With Nola on the mound, Vanderbilt figures to test the new LSU catchers. Saturday and Sunday LSU counters that by throwing lefties Kyle Bouman and Jared Poche, so the running game may not be as viable an option for the Commodores.
Last season LSU opened the SEC regular season on the road at Mississippi State. After a dramatic comeback win on Friday night, the Tigers throttled the Bulldogs Saturday to win the series before being beaten on Sunday. The series win propelled LSU to the best conference season in school history.
Conventional thought suggests this weekend presents the same opportunity.
"SEC is why you come to LSU,” said sophomore shortstop Alex Bregman. "It’s the best baseball in the country. Last year going in to Mississippi State last year I was a little nervous because it was my first time playing in the SEC, but I think it’s a fun atmosphere, and I can’t wait to get over there.”
By LUKE JOHNSON
Tiger Rag Associate Editor
WHO’S HOT – Sophomore shortstop Alex Bregman
Bregman has a 10-game hitting streak going, and is hitting .461 (12-for-26) with a home run, eight RBI and three stolen bases in his last seven games. Bregman has reached base in each of LSU’s 18 games this season. Additionally, Bregman has apparently found a cure for what ailed in the field him earlier in the season, fielding at a .978 clip since his two-error game against Texas Southern.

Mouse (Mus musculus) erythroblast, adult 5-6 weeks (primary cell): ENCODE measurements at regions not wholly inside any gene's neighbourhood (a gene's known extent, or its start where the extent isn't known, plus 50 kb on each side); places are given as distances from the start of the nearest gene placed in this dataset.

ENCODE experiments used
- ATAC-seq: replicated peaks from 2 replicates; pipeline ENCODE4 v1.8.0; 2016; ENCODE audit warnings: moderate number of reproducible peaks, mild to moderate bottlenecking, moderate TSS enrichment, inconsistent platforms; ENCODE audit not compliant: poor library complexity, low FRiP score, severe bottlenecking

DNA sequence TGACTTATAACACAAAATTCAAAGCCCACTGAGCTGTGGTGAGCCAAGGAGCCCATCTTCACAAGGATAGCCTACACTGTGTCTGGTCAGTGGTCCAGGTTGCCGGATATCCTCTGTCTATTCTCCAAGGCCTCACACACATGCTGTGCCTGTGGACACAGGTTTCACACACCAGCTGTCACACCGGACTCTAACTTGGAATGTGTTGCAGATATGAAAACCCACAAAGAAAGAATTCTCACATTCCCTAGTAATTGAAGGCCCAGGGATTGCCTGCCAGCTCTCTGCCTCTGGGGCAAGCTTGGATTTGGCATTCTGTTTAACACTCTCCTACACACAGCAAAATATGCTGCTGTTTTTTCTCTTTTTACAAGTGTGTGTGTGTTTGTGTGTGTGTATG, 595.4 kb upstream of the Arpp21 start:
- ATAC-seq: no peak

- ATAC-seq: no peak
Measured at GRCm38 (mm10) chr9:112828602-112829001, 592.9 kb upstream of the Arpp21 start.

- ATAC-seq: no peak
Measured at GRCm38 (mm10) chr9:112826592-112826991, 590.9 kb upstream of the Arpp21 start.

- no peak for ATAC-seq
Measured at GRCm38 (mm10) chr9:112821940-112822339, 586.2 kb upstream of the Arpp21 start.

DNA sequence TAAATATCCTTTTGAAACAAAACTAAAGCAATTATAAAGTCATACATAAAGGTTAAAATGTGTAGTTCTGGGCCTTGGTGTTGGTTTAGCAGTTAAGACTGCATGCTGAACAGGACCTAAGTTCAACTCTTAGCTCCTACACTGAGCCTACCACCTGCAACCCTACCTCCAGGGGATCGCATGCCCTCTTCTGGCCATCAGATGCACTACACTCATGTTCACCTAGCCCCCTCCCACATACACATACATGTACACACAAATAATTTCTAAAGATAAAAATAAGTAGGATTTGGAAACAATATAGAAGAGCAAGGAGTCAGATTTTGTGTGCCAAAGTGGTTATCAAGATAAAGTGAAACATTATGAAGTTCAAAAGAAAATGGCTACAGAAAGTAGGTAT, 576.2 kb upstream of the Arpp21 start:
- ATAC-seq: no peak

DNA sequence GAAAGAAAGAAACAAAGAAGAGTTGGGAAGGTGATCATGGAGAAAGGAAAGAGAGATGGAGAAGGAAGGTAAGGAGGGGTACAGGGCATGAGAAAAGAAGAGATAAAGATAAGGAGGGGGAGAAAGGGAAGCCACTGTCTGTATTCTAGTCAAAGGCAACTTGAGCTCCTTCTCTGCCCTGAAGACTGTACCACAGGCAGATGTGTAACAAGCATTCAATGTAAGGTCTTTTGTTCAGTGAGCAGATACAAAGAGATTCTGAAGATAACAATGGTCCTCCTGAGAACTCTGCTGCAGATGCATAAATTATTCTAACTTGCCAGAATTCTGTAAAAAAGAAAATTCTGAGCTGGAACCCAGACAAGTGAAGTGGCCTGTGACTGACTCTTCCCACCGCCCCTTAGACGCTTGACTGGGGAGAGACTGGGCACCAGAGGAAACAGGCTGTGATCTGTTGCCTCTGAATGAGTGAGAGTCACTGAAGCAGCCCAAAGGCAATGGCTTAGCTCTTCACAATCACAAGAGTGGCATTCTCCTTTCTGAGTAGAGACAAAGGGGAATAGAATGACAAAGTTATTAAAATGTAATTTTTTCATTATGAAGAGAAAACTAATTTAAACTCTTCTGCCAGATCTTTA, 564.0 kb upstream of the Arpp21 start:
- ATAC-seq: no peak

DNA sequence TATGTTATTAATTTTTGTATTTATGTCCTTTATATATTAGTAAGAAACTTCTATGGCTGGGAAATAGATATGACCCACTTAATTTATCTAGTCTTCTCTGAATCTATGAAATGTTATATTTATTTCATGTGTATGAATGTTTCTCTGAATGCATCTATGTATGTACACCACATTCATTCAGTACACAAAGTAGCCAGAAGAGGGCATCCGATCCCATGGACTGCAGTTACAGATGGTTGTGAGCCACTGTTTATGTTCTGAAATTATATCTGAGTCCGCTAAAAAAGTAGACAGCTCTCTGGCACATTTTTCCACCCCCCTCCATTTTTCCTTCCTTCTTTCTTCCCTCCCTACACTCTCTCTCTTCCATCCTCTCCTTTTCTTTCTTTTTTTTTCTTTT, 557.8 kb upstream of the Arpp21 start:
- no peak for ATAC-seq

WHO’S NOT – Sophomore catcher Chris Chinea
Chinea just can’t quite seem to turn it around at the plate. While he’s done more lately (4-for-12 in his last seven games), he’s still hitting below the Mendoza line at the plate. His main problem has been that he’s hitting the ball in the air too much. Chinea has been more than adequate defensively this season, but he needs to turn it around with the bat to continue to stay in the lineup. He’ll get starts Friday and Sunday at catcher.